2. Karl Popper's epistemology, especially its anti-inductivism and requiring a realist (non-instrumental) interpretation of scientific theories, as well as its emphasis on taking seriously those bold conjectures that resist falsification.
  3. Alan Turing's theory of computation, especially as developed in Deutsch's Turing principle, in which the Universal Turing machine is replaced by Deutsch's universal quantum computer. ("The theory of computation is now the quantum theory of computation.")
  4. Richard Dawkins' refinement of Darwinian evolutionary theory and the modern evolutionary synthesis, especially the ideas of replicator and meme as they integrate with Popperian problem-solving (the epistemological strand).

Invariants edit

In a 2009 TED talk, Deutsch expounded a criterion for scientific explanation, which is to formulate invariants: "State an explanation [publicly, so that it can be dated and verified by others later] that remains invariant [in the face of apparent change, new information, or unexpected conditions]".[14]

"A bad explanation is easy to vary."[14]: minute 11:22 
"The search for hard-to-vary explanations is the origin of all progress"[14]: minute 15:05 
"That the truth consists of hard-to-vary assertions about reality is the most important fact about the physical world."[14]: minute 16:15 

Invariance as a fundamental aspect of a scientific account of reality had long been part of philosophy of science: for example, Friedel Weinert's book The Scientist as Philosopher (2004) noted the presence of the theme in many writings from around 1900 onward, such as works by Henri Poincaré (1902), Ernst Cassirer (1920), Max Born (1949 and 1953), Paul Dirac (1958), Olivier Costa de Beauregard (1966), Eugene Wigner (1967), Lawrence Sklar (1974), Michael Friedman (1983), John D. Norton (1992), Nicholas Maxwell (1993), Alan Cook (1994), Alistair Cameron Crombie (1994), Margaret Morrison (1995), Richard Feynman (1997), Robert Nozick (2001), and Tim Maudlin (2002).[15]

The Beginning of Infinity edit

Deutsch's second book, The Beginning of Infinity: Explanations that Transform the World, was published on 31 March 2011. In this book, he views the European Enlightenment of the 17th and 18th centuries as near the beginning of a potentially unending sequence of purposeful knowledge creation. He examines the nature of knowledge, memes, and how and why creativity evolved in humans.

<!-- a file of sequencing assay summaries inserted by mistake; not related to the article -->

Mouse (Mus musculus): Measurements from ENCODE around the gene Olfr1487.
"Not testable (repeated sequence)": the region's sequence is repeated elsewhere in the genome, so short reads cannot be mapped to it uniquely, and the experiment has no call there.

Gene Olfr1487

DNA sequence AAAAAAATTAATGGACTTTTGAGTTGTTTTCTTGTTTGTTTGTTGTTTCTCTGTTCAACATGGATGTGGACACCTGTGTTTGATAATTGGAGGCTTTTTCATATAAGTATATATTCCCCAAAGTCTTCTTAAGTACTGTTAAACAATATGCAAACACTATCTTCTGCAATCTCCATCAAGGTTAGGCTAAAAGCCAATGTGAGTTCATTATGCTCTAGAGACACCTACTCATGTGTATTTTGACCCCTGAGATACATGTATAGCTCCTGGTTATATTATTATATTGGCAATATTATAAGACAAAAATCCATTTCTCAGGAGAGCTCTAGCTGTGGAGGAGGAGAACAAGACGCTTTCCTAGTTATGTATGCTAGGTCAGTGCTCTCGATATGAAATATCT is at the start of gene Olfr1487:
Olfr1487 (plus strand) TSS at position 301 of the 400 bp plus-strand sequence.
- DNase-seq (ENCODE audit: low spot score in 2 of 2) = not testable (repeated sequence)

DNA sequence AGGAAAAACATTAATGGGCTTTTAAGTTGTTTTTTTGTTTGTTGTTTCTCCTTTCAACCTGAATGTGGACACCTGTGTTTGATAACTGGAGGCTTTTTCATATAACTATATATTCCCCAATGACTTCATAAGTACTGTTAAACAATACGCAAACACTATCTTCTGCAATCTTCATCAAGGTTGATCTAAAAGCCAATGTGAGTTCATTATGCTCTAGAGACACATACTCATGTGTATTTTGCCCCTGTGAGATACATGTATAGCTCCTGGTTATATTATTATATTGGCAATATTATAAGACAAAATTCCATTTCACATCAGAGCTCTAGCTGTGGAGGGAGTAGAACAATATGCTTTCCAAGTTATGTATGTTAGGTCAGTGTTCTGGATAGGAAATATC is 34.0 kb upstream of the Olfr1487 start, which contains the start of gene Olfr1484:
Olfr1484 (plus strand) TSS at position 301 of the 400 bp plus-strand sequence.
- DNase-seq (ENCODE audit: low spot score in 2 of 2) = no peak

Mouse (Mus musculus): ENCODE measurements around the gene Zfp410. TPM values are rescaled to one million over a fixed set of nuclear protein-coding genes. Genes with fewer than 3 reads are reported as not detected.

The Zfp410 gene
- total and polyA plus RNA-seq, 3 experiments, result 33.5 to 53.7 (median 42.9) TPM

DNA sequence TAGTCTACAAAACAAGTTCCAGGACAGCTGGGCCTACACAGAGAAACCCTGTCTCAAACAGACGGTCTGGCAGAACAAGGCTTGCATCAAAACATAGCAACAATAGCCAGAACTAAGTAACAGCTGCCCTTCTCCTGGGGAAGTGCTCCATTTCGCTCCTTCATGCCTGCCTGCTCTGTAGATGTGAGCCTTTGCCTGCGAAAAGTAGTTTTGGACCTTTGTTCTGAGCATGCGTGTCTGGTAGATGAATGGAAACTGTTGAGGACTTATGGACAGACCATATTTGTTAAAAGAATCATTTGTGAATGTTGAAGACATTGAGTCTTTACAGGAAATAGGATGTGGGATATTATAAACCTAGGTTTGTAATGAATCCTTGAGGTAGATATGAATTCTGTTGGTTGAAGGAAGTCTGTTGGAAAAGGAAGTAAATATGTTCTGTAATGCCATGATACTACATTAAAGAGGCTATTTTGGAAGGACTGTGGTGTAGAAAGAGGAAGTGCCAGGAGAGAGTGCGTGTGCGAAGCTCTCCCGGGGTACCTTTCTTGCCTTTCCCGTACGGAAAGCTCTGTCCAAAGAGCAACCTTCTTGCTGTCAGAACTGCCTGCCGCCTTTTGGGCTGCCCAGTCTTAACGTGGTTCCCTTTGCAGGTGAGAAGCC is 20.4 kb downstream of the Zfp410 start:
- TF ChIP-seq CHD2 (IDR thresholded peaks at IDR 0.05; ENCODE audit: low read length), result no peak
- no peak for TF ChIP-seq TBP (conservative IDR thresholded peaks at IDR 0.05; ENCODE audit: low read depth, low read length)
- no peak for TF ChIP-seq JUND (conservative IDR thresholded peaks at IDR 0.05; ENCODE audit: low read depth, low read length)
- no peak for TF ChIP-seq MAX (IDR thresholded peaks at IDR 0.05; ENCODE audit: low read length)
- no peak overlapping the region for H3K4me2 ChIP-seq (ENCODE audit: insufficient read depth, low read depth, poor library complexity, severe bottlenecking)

Awards and honours edit

The Fabric of Reality was shortlisted for the Rhone-Poulenc science book award in 1998.[16] Deutsch was awarded the Dirac Prize of the Institute of Physics in 1998,[17] and the Edge of Computation Science Prize in 2005.[17][18] In 2017, he received the Dirac Medal of the International Centre for Theoretical Physics (ICTP).[19] Deutsch is linked to Paul Dirac through his doctoral advisor Dennis Sciama, whose doctoral advisor was Dirac. Deutsch was elected a Fellow of the Royal Society (FRS) in 2008.[4] In 2020 he was awarded an Honorary Fellowship of the Cybernetics Society.[20] In 2018, he received the Micius Quantum Prize. In 2021, he was awarded the Isaac Newton Medal and Prize.[21]

On 22 September 2022, he was awarded the Breakthrough Prize in Fundamental Physics (sharing it with 3 others).[22]

Personal life edit

Deutsch is a founding member of the parenting and educational method Taking Children Seriously.[23] Deutsch supported Brexit, with his advocacy regularly being quoted by the then government adviser, Dominic Cummings.[24]

See also edit

References edit

  1. ^ a b c David Deutsch at the Mathematics Genealogy Project
  2. ^ a b c Deutsch, David Elieser (1978). Boundary effects in quantum field theory. bodleian.ox.ac.uk (DPhil thesis). University of Oxford. EThOS uk.bl.ethos.453518.
  3. ^ a b c "Deutsch, Prof. David Elieser". Who's Who. Vol. 2014 (April 2014 online ed.). A & C Black. Retrieved 26 July 2014. (Subscription or UK public library membership required.)